Ian shared this account of his recent Quantock Long-O challenge, with Chris Branford of WIM:
For a number of years Quantock have organized a Long-O event on the Quantocks
Last year – because of Covid – they changed the format from a one-day event and used MapRun so that the event could continue with the restrictions in force.
In addition they gave a window of about a month for individuals or teams of 2 to complete it and submit results
2 courses were on offer – 3 hours and one map only or 5 hours and two maps
Last year Ian Sayer WSX and myself decided to give it a go using MapRun and completed the Southern half of the Quantocks taking just over 4 hours to cover 25k plus lots of climb and gaining just over 2500 points. The best results (needless to say M21’s) covered over 50k in the 5 hours and gained over 5000 points. We should have been out longer but unfortunately I tripped and fell giving rather a lot of blood and spent 7 hours in A&E later in the evening being cleaned up
Bad memories get forgotten about very quickly and we decided to have another go this year and again do 5 hours and two maps.
As we had virtually cleared the southern map last year we decided to try and clear the northern map this year – should be easy!! Then in the remaining time do some of the controls on the southern map.
So on Wednesday 18th we set off and drove to Crowcombe in the Quantocks – forecast cloudy with a breeze – and a promise to Lynn to come back in one piece.
Route was to be clockwise and off we went working up the west side. Some of the paths were very runnable but some were like sheep routes with lots of loose stone underfoot and not easy running. When combined with a steep drop our pace dropped considerably. At one stage we had ‘clag’ close in on us but fortunately it quickly cleared. First two hours went well with about 14 controls ‘dinged’ and as we approached 58 somewhere in the middle we saw someone else with an orienteering map going in the opposite direction to us – Roger Craddock from Quantock. We said ‘hello’ as we went past him and continued north west. We had already done control 56 earlier on which we thought was heavy going – 21 contours down and then back up but then we came to the top point control 99 – 26 down and 4 up and then 4 down and 26 back up – that kept us quiet for quite a few minutes and it was very much a walk job both ways as lots of loose stones in parts and I did not wish to spend another 7 hours in A&E this year.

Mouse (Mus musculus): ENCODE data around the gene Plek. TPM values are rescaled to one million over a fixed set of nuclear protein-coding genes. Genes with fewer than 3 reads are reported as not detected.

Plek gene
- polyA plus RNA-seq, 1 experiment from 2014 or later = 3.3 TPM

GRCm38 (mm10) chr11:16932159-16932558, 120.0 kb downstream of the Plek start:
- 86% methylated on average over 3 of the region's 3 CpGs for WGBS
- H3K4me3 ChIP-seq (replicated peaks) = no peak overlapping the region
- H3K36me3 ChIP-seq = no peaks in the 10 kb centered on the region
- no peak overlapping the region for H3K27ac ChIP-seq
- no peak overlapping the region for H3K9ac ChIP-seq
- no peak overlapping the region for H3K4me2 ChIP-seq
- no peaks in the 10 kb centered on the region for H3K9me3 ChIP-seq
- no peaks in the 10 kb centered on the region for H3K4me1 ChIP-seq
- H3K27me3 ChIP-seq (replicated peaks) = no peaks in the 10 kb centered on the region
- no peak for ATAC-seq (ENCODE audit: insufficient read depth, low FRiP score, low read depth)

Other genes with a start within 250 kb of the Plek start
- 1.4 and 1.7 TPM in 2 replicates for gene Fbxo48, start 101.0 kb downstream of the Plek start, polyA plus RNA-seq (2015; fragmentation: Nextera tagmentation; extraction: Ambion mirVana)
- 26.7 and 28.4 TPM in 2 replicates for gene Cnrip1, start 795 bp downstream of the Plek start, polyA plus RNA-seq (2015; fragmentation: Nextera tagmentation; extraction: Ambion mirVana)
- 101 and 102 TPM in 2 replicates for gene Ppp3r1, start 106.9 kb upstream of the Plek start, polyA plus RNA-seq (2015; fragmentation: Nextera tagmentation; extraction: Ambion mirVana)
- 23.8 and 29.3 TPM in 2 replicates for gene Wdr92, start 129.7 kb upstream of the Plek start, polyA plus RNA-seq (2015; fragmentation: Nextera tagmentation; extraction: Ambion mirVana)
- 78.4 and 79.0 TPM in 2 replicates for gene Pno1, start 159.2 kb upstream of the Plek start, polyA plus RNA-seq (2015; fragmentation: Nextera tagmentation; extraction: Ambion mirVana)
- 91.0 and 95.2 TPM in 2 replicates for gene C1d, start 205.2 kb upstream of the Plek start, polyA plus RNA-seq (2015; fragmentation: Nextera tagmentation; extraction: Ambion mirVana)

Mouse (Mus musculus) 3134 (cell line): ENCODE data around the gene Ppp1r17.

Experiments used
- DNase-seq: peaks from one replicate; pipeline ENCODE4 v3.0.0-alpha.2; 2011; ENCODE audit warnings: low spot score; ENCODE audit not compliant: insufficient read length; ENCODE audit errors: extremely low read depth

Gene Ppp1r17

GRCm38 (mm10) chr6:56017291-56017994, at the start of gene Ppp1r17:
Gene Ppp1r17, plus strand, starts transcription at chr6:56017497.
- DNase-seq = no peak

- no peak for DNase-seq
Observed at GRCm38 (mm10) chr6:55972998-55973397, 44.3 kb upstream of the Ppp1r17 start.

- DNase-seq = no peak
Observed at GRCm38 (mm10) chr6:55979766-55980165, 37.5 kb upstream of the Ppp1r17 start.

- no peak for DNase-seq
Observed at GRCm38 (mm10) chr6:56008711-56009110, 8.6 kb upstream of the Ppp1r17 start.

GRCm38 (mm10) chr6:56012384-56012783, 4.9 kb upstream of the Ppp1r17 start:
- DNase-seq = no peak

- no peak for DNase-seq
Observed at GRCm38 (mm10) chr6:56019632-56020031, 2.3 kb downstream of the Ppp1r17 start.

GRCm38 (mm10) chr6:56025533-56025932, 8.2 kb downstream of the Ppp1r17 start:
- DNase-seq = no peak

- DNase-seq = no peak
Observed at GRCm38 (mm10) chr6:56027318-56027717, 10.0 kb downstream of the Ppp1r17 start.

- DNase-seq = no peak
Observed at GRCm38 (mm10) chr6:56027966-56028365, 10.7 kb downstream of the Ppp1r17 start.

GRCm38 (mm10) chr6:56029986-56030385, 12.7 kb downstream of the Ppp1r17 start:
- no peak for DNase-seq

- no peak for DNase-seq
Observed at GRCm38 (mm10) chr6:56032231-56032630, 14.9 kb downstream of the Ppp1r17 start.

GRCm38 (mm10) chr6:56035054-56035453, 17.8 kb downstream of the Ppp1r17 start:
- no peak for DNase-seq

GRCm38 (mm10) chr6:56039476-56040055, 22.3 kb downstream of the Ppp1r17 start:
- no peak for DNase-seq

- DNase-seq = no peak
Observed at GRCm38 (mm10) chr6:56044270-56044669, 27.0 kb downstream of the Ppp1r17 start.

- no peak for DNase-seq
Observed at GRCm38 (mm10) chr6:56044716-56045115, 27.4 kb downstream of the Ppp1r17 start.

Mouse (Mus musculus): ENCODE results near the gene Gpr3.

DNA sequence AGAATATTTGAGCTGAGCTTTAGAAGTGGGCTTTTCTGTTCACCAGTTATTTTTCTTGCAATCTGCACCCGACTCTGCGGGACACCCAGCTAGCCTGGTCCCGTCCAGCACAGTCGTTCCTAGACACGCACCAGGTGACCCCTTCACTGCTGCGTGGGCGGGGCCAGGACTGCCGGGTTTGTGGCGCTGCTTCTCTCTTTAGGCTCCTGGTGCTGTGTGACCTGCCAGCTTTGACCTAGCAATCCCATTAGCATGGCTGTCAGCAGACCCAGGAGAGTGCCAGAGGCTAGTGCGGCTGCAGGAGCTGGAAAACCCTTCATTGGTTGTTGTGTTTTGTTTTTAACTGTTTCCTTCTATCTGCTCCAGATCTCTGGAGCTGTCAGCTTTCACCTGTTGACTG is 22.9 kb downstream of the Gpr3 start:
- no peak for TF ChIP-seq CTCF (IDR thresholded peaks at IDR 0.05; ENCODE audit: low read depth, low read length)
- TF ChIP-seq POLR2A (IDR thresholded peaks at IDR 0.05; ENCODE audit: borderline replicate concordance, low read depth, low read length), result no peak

We kept on seeing white puffballs on the ground that looked like gold balls. Also kept hearing the steam train north west of us in the valley sounding its whistle. After 99 we headed north to 97 (another very high scoring control) and then on to 76 in a stream valley. The map showed a gap in the path halfway along and when the man-eating bracken completely covered the path we realized why and staggered on through – fortunately by now downhill. As we neared the bottom and the path restarted in a clearer section I saw another puffball on the ground but on looking closer realized it had words printed on it! But we are in the middle of nowhere in a rather inaccessible area? I looked closer and picked it up – a golf ball and we both looked at it in amazement – what on earth was it doing there.
Anyway I put it in my bag and we continued north to 96 at the top of the map. By now we were over 3 hours – running out of steam a bit to say the least and only done 20 controls with another 17 to go on the top map. Plan B – direct route back down needed. So on to 86 –highest point and fantastic views of Minehead, Lundy and South Wales plus much of north Somerset towards Bristol. However we did not have time to linger as we now had less than 90 minutes to get back to finish and at least one very substantial drop and climb to get there. Down southeast route dropping into the forest valley to 57 and then back up the other side to visit 68 before legging it more or less due south towards finish. I was struggling a bit towards the end but did manage to jog a few downhill sections so that we ended up with just under 8 minutes to spare.
So a lovely day out for Ian and myself and back to Lynn who was cooking our evening meal. Also I could go home as I was still in one piece with no battle scars.
So 29 controls in 4hours 52.09 1390 points and according to my gps on garmin watch well over 800m climb.
The winners – much younger than us – covered about 45k in 5 hours scoring over 3000 points and still had quite a lot of controls on the north map that they did not visit.
As far as I can see we were the only ones to visit control 99 at the bottom of the hill!!!
All in all a fantastic day out and big thanks to Ian for making sure I got back home in one piece.
We showed Lynn the golf ball and explained how we gained it
The next night Marc Thompson from Moors Valley visited us to drop off the maps for Sturminster Newton and we presented him with the golf ball and explained how we gained it.